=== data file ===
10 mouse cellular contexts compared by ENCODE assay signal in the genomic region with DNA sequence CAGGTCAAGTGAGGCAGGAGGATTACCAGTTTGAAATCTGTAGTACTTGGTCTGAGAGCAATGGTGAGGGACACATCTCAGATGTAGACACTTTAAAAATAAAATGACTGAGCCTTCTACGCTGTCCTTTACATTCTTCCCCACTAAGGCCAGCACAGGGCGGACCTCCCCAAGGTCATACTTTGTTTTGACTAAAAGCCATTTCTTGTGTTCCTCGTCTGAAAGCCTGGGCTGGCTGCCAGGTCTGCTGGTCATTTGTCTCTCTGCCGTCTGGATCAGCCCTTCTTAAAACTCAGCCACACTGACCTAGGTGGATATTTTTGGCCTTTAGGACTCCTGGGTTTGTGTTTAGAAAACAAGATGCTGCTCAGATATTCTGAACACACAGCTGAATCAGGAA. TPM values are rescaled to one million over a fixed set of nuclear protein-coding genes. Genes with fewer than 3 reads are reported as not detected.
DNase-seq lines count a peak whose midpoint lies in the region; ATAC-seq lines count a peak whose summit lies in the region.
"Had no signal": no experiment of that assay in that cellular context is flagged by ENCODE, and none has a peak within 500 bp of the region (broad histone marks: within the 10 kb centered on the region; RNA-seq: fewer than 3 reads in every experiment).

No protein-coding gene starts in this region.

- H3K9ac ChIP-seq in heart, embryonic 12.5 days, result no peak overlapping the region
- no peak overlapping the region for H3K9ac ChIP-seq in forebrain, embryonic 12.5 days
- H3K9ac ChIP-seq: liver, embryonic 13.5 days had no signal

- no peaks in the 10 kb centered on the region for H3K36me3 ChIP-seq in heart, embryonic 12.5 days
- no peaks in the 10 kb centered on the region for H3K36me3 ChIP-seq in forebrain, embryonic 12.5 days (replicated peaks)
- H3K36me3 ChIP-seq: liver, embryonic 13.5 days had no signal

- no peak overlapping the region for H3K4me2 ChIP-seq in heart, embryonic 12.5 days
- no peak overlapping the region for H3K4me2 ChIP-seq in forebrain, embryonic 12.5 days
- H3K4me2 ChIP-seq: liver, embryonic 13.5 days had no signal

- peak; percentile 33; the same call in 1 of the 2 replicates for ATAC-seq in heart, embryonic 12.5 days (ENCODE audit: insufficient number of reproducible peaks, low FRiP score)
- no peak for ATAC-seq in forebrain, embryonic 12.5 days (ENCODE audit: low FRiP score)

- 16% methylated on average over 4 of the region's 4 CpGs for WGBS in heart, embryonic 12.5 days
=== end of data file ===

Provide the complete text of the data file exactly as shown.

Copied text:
10 mouse cellular contexts compared by ENCODE assay signal in the genomic region with DNA sequence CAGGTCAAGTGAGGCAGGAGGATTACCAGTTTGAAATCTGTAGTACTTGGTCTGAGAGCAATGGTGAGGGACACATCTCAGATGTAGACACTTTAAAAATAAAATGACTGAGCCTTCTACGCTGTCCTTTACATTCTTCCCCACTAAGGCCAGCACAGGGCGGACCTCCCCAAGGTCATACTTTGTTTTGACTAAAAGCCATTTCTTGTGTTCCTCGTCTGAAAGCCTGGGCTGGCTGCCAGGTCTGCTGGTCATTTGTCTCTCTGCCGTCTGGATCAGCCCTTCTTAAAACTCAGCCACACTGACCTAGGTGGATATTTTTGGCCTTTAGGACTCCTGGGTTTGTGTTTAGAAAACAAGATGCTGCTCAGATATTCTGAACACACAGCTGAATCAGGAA. TPM values are rescaled to one million over a fixed set of nuclear protein-coding genes. Genes with fewer than 3 reads are reported as not detected.
DNase-seq lines count a peak whose midpoint lies in the region; ATAC-seq lines count a peak whose summit lies in the region.
"Had no signal": no experiment of that assay in that cellular context is flagged by ENCODE, and none has a peak within 500 bp of the region (broad histone marks: within the 10 kb centered on the region; RNA-seq: fewer than 3 reads in every experiment).

No protein-coding gene starts in this region.

- H3K9ac ChIP-seq in heart, embryonic 12.5 days, result no peak overlapping the region
- no peak overlapping the region for H3K9ac ChIP-seq in forebrain, embryonic 12.5 days
- H3K9ac ChIP-seq: liver, embryonic 13.5 days had no signal

- no peaks in the 10 kb centered on the region for H3K36me3 ChIP-seq in heart, embryonic 12.5 days
- no peaks in the 10 kb centered on the region for H3K36me3 ChIP-seq in forebrain, embryonic 12.5 days (replicated peaks)
- H3K36me3 ChIP-seq: liver, embryonic 13.5 days had no signal

- no peak overlapping the region for H3K4me2 ChIP-seq in heart, embryonic 12.5 days
- no peak overlapping the region for H3K4me2 ChIP-seq in forebrain, embryonic 12.5 days
- H3K4me2 ChIP-seq: liver, embryonic 13.5 days had no signal

- peak; percentile 33; the same call in 1 of the 2 replicates for ATAC-seq in heart, embryonic 12.5 days (ENCODE audit: insufficient number of reproducible peaks, low FRiP score)
- no peak for ATAC-seq in forebrain, embryonic 12.5 days (ENCODE audit: low FRiP score)

- 16% methylated on average over 4 of the region's 4 CpGs for WGBS in heart, embryonic 12.5 days